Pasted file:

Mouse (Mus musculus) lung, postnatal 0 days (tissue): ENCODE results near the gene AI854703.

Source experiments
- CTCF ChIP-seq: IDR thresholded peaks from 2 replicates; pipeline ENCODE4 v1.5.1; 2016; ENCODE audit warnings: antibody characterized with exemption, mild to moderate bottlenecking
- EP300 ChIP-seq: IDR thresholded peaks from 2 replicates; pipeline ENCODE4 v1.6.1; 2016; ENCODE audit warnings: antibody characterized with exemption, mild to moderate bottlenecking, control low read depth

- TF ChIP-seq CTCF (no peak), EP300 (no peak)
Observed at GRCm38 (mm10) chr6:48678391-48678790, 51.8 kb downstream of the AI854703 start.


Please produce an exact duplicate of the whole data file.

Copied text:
Mouse (Mus musculus) lung, postnatal 0 days (tissue): ENCODE results near the gene AI854703.

Source experiments
- CTCF ChIP-seq: IDR thresholded peaks from 2 replicates; pipeline ENCODE4 v1.5.1; 2016; ENCODE audit warnings: antibody characterized with exemption, mild to moderate bottlenecking
- EP300 ChIP-seq: IDR thresholded peaks from 2 replicates; pipeline ENCODE4 v1.6.1; 2016; ENCODE audit warnings: antibody characterized with exemption, mild to moderate bottlenecking, control low read depth

- TF ChIP-seq CTCF (no peak), EP300 (no peak)
Observed at GRCm38 (mm10) chr6:48678391-48678790, 51.8 kb downstream of the AI854703 start.